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Jaime Escalante, The Inspiration For 'Stand And Deliver,' Gets Amazing Honor

The commemorative stamp was unveiled at the 87th conference of the League of United Latin American Citizens (LULAC) in Washington, D.C.

The U.S. Postal Service honored Bolivian-born educator Jaime Escalante with his very own first-class mail Forever stamp.

The commemorative stamp was unveiled at the 87th conference of the League of United Latin American Citizens (LULAC) in Washington, D.C. Wednesday. 

In January, USPS spokesman Roy Betts told NBC that Escalante was chosen to receive this honor because of his work as a teacher at Garfield High School in East Los Angeles. “He is, without question, a very deserving subject,” Betts explained. “The legendary educator is well-known for academic excellence and working with inner-city youth to help them master calculus.”

In 1982, 18 of Escalante’s students passed an Advanced Placement Calculus test — an exam so difficult at the time that only 2 percent of graduating high school seniors even attempted it, the Washington Post reported. Fourteen of the students were accused of cheating on the exam, and 12 retook it and passed again.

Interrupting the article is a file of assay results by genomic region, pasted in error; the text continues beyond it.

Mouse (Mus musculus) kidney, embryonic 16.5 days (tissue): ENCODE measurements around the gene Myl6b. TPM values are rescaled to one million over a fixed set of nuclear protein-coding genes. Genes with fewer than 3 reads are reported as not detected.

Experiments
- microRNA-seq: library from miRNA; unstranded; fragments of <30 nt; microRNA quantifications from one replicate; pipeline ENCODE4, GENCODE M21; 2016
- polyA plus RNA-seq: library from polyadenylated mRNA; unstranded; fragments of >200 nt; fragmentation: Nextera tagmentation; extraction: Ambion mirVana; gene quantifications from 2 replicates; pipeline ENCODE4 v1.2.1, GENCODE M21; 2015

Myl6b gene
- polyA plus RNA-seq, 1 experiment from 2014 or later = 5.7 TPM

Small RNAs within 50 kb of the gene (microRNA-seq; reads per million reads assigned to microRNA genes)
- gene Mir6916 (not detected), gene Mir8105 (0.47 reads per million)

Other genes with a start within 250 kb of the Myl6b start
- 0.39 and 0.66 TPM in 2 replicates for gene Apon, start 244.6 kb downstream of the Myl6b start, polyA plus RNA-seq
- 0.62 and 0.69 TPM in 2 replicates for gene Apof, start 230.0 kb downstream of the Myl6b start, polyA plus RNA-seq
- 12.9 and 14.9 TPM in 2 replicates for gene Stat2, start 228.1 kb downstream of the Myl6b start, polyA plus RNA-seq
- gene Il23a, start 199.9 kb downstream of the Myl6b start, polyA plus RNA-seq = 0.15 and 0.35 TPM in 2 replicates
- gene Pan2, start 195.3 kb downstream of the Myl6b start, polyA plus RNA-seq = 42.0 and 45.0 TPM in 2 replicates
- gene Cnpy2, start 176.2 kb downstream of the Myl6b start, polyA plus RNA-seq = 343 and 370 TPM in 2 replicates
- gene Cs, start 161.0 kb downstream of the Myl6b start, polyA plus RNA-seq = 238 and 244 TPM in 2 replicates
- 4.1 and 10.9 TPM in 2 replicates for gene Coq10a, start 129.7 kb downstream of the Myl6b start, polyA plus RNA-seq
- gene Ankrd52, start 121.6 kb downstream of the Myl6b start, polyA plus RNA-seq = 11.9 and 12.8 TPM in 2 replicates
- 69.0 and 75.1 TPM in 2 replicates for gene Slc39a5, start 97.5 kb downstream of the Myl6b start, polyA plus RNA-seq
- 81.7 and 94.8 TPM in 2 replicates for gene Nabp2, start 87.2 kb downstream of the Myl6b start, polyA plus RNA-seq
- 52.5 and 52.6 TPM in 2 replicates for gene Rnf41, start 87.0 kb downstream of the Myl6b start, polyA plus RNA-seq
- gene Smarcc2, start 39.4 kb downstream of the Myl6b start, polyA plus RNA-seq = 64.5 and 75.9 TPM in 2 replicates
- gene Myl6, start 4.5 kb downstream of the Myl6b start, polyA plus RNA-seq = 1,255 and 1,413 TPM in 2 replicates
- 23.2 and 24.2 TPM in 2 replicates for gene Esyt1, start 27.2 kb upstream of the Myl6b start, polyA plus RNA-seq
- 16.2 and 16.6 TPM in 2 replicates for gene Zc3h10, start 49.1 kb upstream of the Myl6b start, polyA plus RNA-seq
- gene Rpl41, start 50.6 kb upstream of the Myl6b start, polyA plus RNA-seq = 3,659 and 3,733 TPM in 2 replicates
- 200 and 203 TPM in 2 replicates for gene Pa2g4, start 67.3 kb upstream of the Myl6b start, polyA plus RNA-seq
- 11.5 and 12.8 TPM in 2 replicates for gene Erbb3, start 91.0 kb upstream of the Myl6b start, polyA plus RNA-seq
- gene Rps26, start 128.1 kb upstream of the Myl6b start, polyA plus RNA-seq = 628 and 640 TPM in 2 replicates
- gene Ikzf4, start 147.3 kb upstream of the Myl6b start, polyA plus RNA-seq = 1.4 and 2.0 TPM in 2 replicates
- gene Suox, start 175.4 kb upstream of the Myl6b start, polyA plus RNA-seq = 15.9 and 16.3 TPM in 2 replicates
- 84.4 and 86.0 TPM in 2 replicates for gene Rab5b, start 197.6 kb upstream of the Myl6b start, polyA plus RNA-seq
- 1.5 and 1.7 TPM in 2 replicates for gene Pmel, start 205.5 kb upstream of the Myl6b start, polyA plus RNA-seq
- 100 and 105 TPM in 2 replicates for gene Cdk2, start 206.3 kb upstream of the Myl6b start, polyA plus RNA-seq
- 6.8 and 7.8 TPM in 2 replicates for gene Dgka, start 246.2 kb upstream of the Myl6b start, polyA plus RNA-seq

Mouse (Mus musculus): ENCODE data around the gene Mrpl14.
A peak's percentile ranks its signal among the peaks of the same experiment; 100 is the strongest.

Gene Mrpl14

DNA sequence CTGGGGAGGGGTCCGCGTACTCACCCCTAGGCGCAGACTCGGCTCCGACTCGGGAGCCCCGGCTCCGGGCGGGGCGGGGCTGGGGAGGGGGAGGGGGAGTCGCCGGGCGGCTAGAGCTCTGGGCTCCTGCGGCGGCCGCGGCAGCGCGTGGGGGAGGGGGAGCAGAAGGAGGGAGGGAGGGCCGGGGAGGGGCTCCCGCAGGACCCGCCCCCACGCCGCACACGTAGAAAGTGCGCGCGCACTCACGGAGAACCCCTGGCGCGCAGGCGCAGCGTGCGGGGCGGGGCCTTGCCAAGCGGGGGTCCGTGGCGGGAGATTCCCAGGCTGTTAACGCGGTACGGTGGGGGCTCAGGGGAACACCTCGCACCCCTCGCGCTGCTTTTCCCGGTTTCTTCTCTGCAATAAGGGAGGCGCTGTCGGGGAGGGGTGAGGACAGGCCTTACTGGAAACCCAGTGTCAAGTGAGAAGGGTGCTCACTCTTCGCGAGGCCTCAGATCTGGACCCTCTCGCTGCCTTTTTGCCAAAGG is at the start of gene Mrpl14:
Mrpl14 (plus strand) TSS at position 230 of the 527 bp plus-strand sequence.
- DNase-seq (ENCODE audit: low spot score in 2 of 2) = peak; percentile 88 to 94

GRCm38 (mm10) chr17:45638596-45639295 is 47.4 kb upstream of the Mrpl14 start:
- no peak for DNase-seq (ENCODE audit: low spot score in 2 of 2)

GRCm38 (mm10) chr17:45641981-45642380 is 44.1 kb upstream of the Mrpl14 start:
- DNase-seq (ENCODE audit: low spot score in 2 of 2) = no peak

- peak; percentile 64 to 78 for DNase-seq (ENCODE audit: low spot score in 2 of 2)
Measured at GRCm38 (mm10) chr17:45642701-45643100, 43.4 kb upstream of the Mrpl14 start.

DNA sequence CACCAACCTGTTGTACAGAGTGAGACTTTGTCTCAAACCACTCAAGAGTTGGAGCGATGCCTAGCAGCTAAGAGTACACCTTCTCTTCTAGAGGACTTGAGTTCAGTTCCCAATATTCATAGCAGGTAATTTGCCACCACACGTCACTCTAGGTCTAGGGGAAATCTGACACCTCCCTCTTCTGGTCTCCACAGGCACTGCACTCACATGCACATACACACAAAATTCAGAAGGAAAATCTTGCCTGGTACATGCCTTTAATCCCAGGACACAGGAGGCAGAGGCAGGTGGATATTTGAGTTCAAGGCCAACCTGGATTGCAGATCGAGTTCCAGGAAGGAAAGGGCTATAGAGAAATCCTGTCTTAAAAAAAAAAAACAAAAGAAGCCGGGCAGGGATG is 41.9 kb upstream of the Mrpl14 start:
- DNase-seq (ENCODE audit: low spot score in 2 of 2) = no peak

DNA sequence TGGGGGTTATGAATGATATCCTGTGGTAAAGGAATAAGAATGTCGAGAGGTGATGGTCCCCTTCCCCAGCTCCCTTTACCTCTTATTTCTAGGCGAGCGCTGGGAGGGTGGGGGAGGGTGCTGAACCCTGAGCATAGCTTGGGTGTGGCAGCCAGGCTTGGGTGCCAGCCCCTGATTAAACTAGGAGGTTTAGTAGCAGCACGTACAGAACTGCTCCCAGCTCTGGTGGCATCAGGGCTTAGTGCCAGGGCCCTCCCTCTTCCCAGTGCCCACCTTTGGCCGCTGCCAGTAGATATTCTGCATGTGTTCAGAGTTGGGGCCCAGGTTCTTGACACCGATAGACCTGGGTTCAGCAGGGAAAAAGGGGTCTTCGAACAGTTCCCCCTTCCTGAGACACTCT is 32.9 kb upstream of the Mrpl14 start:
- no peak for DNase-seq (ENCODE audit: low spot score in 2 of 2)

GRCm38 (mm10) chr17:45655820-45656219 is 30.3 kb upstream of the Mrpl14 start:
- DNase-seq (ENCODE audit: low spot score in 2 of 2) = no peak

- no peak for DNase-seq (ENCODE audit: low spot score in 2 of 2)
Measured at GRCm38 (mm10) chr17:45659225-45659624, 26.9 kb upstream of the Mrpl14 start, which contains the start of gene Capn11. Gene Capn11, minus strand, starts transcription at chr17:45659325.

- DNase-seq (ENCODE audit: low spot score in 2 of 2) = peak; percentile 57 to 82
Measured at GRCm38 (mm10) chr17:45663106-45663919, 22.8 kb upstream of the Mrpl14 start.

Their story became the subject of the 1988 movie “Stand and Deliver.” Actor Edward James Olmos, who played Escalante in the film, was present at the stamp’s unveiling. He called the the unveiling of the stamp “a monumental moment,” NBC Latino reports. 

Escalante, who died in 2010, was represented at the ceremony by his son, Jaime Jr. “My father always tried to do his best at whatever he did and he did it with pride,” he said in an interview with NBC. “It is truly an honor for our family.”

According to NBC, Escalante’s “forever” stamp was designed by artists Jason Seiler and Greg Breeding to look like an oil painting, and is based on a photograph of the late teaching legend taken in 2005 at a high school in Sacramento, California.

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